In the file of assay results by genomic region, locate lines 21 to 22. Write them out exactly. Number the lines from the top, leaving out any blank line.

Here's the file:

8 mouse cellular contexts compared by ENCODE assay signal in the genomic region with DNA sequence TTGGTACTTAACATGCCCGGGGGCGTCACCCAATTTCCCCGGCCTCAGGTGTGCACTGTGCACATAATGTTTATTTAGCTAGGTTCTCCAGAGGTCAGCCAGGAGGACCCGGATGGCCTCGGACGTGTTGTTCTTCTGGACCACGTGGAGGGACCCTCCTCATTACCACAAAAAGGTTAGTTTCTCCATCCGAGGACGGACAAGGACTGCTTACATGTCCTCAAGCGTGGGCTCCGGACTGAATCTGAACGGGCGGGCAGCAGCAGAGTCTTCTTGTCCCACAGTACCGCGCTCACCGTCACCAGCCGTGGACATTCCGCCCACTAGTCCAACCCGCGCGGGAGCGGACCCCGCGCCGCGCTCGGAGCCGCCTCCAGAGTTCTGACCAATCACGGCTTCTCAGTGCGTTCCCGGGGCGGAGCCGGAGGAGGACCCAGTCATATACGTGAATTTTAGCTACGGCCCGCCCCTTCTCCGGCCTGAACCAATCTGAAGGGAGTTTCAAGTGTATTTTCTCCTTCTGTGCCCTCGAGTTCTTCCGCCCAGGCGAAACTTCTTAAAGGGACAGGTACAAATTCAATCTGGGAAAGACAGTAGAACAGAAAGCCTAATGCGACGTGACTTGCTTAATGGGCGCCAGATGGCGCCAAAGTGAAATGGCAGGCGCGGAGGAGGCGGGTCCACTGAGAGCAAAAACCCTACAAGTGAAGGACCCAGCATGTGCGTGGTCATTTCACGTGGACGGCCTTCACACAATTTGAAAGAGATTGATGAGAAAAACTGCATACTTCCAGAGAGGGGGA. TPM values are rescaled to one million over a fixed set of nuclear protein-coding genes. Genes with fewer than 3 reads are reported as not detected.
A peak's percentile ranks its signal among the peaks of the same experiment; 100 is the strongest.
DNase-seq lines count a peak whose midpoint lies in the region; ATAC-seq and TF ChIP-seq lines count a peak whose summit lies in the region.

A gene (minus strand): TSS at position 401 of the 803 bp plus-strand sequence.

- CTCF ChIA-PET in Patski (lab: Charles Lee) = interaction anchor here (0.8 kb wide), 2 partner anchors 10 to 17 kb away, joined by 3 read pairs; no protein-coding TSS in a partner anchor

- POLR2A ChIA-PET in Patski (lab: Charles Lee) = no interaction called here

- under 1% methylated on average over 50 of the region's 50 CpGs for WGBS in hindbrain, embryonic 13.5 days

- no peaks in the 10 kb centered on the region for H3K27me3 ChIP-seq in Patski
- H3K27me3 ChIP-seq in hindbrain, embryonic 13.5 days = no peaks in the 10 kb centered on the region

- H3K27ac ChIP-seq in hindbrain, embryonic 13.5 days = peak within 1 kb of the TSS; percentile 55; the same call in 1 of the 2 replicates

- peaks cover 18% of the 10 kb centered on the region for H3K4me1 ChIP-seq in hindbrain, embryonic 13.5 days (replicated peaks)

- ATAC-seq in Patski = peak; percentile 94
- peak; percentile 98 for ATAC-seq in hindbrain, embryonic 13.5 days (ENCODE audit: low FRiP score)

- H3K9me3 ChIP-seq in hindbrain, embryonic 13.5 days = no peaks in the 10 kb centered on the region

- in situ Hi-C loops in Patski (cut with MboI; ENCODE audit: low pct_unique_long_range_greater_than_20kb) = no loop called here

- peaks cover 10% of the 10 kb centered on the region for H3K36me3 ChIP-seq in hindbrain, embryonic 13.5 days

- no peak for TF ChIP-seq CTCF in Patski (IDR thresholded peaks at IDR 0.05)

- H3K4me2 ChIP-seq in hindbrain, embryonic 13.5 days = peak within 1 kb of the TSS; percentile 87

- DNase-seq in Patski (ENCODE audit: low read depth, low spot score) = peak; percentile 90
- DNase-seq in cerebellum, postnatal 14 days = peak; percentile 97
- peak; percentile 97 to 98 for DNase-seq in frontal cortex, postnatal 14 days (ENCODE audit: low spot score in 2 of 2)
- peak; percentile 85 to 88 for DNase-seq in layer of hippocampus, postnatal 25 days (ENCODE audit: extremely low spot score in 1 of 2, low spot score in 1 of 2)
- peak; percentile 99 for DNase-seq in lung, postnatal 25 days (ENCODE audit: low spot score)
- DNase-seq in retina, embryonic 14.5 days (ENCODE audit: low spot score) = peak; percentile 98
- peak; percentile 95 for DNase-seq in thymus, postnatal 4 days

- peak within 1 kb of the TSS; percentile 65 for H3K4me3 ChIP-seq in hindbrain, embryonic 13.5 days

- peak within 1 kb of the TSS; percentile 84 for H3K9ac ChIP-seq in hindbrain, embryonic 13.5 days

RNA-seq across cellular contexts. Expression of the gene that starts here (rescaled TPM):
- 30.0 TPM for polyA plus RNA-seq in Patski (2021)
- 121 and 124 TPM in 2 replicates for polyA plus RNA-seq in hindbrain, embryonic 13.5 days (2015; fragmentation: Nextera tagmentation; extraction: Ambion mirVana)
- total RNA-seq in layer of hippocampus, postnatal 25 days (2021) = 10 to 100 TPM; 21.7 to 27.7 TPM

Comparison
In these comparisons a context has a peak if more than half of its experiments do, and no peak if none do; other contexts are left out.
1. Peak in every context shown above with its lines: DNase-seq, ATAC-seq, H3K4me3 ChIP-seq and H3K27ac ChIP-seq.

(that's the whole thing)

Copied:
- peak; percentile 97 to 98 for DNase-seq in frontal cortex, postnatal 14 days (ENCODE audit: low spot score in 2 of 2)
- peak; percentile 85 to 88 for DNase-seq in layer of hippocampus, postnatal 25 days (ENCODE audit: extremely low spot score in 1 of 2, low spot score in 1 of 2)